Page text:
Christmas and Politics

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As the political season winds down until 2016, and Christmas approaches, it is worthwhile to consider the differences between the two and their places in our lives.

Politics is full of sound and fury, self promotion and a shading of the truth, even among the most conscientious public servant.

There is a soullessness to politics, no matter the candidate, party or election. Politics is full of sound and fury, self promotion and a shading of the truth, even among the most conscientious public servant. Yes, politics can be noble, and it does address issues that matter. But it doesn’t fill the aching inside of us all, the desire for something more in this life.

Christmas is different. Not the bustle and the rush, not the shopping and cooking, not all the preparations. Christmas speaks of something better, something too wonderful to even contemplate. If you do believe in God, the Christmas story sounds just like the way He would arrange things. It rings of the truth, the truth with a capital T. And the love of God fits with the facts. John 3:15 makes sense in a logical manner, even going beyond one’s faith.

There are realities in this world we must address during our lives, both individually and collectively. And politics tries to do this in an earthly manner. Spiritual necessities, on the other hand, transcend our daily grind and force us to transcend ourselves in a way politics never can.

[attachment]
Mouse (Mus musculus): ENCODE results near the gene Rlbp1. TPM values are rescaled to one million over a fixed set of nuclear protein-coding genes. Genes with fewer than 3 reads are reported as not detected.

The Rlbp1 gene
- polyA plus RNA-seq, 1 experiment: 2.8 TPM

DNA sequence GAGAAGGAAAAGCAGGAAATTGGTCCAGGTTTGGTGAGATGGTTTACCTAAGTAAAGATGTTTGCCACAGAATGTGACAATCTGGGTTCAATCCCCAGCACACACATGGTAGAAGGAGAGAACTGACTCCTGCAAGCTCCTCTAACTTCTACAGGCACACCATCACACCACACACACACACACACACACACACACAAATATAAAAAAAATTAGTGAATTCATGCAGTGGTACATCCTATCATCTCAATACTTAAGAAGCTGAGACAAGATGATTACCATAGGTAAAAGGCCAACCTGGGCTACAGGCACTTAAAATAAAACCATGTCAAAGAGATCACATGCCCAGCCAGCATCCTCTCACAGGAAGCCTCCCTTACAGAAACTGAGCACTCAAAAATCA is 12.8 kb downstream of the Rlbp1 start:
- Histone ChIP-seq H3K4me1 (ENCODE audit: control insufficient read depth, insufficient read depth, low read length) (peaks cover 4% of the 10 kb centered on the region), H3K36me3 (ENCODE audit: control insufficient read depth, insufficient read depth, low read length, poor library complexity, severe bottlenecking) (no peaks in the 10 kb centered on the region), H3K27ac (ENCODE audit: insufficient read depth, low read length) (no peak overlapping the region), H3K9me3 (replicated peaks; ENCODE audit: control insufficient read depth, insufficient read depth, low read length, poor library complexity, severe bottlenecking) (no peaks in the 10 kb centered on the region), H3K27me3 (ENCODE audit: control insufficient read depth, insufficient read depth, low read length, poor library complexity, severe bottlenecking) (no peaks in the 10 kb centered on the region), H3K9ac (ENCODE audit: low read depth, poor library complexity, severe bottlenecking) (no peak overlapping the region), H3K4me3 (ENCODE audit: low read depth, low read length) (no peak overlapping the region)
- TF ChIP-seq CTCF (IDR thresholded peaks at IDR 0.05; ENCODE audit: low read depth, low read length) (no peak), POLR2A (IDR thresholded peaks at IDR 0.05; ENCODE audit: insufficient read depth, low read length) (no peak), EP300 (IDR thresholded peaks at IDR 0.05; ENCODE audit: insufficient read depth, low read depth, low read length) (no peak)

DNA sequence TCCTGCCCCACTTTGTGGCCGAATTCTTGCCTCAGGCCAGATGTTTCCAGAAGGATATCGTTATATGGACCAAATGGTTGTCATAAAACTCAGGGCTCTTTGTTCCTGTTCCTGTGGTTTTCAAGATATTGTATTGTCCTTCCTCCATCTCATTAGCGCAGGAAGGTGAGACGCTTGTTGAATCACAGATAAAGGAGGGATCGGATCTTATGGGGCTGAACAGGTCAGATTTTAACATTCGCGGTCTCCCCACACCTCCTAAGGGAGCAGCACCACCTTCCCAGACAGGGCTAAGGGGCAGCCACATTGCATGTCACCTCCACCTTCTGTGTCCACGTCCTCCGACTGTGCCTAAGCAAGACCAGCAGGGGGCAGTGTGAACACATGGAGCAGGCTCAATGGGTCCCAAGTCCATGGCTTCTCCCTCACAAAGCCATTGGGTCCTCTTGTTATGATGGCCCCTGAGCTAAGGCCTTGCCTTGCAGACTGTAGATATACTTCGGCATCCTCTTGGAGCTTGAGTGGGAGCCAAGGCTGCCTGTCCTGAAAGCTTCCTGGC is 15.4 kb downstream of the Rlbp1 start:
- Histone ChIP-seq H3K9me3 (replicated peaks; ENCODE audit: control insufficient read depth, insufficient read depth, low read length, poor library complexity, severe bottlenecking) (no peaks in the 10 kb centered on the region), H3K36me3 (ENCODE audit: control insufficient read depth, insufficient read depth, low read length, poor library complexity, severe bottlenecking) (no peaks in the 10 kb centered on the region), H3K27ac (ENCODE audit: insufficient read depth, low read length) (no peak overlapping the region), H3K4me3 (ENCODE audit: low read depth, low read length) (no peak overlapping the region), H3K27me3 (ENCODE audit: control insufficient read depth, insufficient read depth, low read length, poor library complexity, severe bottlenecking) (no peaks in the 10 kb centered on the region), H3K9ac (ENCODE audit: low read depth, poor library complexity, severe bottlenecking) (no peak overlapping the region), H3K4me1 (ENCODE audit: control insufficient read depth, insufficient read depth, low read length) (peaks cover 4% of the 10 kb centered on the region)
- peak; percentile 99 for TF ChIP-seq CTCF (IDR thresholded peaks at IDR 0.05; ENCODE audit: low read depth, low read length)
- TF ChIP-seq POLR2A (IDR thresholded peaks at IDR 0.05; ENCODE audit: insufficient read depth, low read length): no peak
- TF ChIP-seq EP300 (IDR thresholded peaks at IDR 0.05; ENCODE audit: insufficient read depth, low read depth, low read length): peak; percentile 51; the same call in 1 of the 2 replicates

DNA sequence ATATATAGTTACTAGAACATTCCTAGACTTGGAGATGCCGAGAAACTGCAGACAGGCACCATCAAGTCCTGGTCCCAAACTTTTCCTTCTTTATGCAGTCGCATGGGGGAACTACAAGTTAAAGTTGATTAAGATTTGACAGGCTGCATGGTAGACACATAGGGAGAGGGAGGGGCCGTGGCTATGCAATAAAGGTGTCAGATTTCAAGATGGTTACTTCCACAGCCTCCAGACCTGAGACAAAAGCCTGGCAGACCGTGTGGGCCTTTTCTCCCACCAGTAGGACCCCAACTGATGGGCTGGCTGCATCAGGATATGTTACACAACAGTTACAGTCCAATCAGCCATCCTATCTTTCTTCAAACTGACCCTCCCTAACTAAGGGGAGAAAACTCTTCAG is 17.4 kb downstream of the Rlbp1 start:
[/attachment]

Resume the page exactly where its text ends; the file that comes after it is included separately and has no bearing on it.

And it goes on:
For the skeptics among us, consider the following: a long list of facts proving the existence of God and a long list doing the opposite sometimes seem to fight each other to a fifty-fifty tie. And that percentage proves the existence of God more than anything else. Isn’t that just the way God would arrange things? So to break the tie, we need to take a leap of faith. And once that leap is taken, the scales fall from our eyes, and we can’t believe how blind we have been. And that’s when we know that we know that we know. And we begin on the road to sanctification.

Politics, no matter how noble, can never take us on a journey like this. It can never fill the deep yearnings of the soul, though God knows it often tries to do so. Its upside-down world rewards self-promotion when humility is the real answer.

Keeping Terrorism in Perspective

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Last night’s Republican Presidential debate was dominated by discussions about  terrorism and national security. Yet while Paris and San Bernardino have captivated U.S. news coverage recently, it may be useful to take a moment to keep these events in perspective.

But we give terrorists too much credit when we react to a handful of deaths as if the sky were falling.

Thousands of people died during 9/11 and two iconic American structures, the buildings of the World Trade Center, came crashing down. But that tragedy occurred more than a decade ago, and the subsequent attacks have been more than minor in comparison.

Your chance of being decimated by a terrorist attack is approximately the same as being hit by lightning, and while the shooting in San Bernardino was a tragedy, when you compare it to the geographical and population of the entire United States, it is just a blip on the map.